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Happy Turing Day!

June 23, 2007
Roscoe, N.Y.

Today is the 95th birthday of English mathematician Alan Turing (1912-1954), whose 1936 paper "On Computable Numbers, with an Application to the Entscheidungsproblem" demonstrated that there can be no general finite process to determine the provability of arbitrary statements in first-order predicate logic.

In doing so, Turing originated the field of computation theory and invented a handy tool that soon came to be known as the Turing Machine. The Turing Machine essentially formalizes the concept of the algorithm; today we think of algorithms as finite processes that can be carried out by Turing Machines. Some would even say that Turing invented the concept of the general-purpose digital computer.

In this original paper, Turing's machines compute numbers, and the very first Turing Machine computes the binary equivalent of 1/3 (although Turing doesn't explicitly say this), which is 0.01010101... Here's the machine, a bit simplified and with the syntax clarified:

Configuration Symbol Operations Final Configuration
First None Print 0, move right goto Second
Second None Print 1, move right goto First

The machine works with a "tape" of some sort divided into cells. The machine is always in a particular "configuration" or "state." This particular machine has two states, called First and Second. The machine examines what symbol is in the current cell (in this case there will be no symbol) and performs operations depending on the state and symbol. In this case, the operations are to print a number and then move one cell to the right. (Printing and moving are the only types of operations allowed). The machine then goes into another configuration, symbolized by the "goto" in the final column. The result: A series of alternating 0's and 1's. It's an infinite process represented by a finite machine.

From this humble beginning, Turing next shows a machine that prints an irrational number that is probably also transcendental. Turing demonstrates that his machines can compute rational numbers (trivially), algebraic numbers (the reader becomes convinced), and some transcendental numbers (π is conceivable). However, most real numbers are not calculable by Turing Machines, and that's a limitation of mathematical algorithms that becomes apparent early in Turing's paper.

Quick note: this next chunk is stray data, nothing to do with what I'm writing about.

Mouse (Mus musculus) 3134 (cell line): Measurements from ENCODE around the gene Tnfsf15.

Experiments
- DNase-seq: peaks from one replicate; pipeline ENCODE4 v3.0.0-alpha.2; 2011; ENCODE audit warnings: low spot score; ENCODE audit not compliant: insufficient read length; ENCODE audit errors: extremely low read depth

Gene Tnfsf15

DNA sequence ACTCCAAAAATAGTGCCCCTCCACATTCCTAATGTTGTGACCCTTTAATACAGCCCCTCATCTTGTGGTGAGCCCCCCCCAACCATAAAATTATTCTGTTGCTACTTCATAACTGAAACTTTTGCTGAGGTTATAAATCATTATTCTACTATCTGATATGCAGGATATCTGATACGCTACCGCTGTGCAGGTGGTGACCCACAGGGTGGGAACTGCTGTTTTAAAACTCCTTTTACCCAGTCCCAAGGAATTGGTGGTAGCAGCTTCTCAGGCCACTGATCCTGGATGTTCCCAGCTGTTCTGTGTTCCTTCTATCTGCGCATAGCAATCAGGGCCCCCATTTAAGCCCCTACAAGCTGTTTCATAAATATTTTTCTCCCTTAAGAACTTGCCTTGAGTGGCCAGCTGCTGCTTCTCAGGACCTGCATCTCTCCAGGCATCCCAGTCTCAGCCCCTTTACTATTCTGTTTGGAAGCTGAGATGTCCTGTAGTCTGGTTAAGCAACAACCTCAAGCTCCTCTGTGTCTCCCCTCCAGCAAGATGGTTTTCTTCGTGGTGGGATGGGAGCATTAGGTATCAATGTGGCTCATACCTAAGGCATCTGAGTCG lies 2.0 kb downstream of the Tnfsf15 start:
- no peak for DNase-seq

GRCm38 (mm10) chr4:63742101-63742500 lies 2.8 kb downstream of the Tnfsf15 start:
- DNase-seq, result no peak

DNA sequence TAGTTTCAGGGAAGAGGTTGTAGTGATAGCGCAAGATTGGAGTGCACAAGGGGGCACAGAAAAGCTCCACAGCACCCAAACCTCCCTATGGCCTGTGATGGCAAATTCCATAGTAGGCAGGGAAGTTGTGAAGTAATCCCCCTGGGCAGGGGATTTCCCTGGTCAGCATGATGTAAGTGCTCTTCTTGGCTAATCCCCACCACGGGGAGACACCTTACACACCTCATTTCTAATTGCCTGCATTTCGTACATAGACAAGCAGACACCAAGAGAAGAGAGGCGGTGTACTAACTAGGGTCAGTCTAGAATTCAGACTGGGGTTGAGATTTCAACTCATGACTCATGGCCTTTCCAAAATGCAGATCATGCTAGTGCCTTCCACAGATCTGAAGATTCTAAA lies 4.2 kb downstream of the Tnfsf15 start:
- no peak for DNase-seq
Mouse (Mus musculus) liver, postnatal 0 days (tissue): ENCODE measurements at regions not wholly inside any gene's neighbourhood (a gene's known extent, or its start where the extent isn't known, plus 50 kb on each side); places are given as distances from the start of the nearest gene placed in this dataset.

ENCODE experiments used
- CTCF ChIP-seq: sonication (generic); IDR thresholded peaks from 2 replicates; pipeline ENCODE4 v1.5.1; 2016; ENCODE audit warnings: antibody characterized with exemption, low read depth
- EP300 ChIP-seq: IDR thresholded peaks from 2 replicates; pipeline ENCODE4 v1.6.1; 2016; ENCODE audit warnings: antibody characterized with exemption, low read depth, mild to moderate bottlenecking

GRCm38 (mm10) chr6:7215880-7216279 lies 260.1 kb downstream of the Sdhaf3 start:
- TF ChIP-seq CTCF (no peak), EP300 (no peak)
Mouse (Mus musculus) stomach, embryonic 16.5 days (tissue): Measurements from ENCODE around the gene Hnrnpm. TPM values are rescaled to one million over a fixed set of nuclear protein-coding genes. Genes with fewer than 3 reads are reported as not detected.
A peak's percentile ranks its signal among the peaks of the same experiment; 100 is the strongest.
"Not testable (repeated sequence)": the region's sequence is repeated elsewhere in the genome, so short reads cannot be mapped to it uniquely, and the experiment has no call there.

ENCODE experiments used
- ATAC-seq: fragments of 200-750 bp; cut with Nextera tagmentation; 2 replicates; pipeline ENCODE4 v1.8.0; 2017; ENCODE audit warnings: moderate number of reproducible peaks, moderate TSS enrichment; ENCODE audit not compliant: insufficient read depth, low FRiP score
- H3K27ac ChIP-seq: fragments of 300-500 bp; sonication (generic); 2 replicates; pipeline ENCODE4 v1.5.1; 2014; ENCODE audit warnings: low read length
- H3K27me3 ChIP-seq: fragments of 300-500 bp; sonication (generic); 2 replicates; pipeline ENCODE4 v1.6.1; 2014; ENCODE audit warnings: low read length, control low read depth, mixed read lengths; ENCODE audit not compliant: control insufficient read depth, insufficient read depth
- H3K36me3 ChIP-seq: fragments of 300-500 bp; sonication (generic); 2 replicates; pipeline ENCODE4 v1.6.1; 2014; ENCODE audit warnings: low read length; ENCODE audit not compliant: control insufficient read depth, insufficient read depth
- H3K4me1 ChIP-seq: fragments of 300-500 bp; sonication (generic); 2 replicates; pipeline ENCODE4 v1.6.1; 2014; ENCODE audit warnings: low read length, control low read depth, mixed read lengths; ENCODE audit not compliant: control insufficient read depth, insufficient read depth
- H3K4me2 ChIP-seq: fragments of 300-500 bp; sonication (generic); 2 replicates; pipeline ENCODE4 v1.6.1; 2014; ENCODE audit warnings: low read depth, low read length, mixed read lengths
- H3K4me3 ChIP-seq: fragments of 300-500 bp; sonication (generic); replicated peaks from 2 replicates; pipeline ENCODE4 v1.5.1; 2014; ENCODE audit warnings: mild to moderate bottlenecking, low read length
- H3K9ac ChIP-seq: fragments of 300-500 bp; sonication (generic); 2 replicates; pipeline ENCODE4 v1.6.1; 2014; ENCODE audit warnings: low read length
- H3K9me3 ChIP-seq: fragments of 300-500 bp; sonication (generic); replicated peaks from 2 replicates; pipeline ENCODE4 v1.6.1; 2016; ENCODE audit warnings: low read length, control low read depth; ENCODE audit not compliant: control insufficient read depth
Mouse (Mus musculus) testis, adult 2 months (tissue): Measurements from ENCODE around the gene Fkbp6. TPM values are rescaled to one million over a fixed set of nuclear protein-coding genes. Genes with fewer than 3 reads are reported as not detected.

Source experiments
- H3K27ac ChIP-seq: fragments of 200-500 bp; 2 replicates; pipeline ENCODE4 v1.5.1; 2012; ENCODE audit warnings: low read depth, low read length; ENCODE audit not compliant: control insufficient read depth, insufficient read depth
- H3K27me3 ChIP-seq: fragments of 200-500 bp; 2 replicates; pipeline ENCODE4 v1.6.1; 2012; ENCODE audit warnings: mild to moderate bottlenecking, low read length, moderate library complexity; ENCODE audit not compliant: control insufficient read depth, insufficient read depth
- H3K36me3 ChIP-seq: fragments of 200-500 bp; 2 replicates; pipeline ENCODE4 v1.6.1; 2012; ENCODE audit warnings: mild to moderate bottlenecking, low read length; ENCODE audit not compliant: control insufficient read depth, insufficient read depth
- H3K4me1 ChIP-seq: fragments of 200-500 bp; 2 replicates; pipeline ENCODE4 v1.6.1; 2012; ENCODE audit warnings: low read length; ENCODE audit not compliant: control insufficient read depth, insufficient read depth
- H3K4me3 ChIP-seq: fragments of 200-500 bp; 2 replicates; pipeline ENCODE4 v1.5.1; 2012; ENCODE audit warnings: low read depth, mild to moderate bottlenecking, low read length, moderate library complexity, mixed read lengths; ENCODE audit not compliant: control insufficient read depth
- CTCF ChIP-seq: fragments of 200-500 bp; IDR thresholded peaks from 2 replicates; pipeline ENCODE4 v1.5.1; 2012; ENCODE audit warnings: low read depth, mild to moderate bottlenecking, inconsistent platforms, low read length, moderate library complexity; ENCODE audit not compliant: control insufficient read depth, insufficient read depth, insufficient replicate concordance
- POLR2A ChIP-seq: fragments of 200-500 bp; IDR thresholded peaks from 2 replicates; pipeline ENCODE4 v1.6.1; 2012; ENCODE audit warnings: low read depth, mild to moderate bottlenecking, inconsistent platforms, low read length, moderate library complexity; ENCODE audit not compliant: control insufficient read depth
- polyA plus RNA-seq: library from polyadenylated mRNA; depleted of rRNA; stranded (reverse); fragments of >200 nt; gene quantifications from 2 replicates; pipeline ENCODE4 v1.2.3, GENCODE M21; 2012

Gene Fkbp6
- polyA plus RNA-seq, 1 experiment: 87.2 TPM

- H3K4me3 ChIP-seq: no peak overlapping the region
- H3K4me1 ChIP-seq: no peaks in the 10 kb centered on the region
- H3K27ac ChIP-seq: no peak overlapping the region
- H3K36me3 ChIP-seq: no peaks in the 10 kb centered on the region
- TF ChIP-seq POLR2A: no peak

The term "halting problem" is often used in connection with Turing Machines, but that term does not appear in Turing's original paper. The term was probably invented by mathematician Martin Davis in lectures he gave in 1952, and then appeared in his 1958 book Computability and Unsolvability.

The word Entscheidungsproblem (decision problem) is associated with David Hilbert and was popularized in his 120-page book (coauthored by William Ackermann) Grundzüge der Theoretischen Logik (Berlin, 1928). However, Berkeley philosophy professor Paolo Mancosu discovered an earlier use of the word in an unpublished 1921 lecture given by Hilbert's assistant Heinrich Behmann (1891-1970) to the Göttingen Mathematical Society entitled "Entscheidungsproblem and the Algebra of Logic." Mancosu discussed Behmann's role in his paper "Between Russell and Hilbert: Behmann on the Foundations of Mathematics" (Bulletin of Symbolic Logic, Vol. 5, No. 3, Sept. 1999, 321). Here's Behmann on the type of process they were seeking for determining the solvability of statements in first-order logic. Italics are in the original German:

Turing was sure thinking along these same lines 15 years later when he developed his imaginary machine for carrying out mathematical algorithms.


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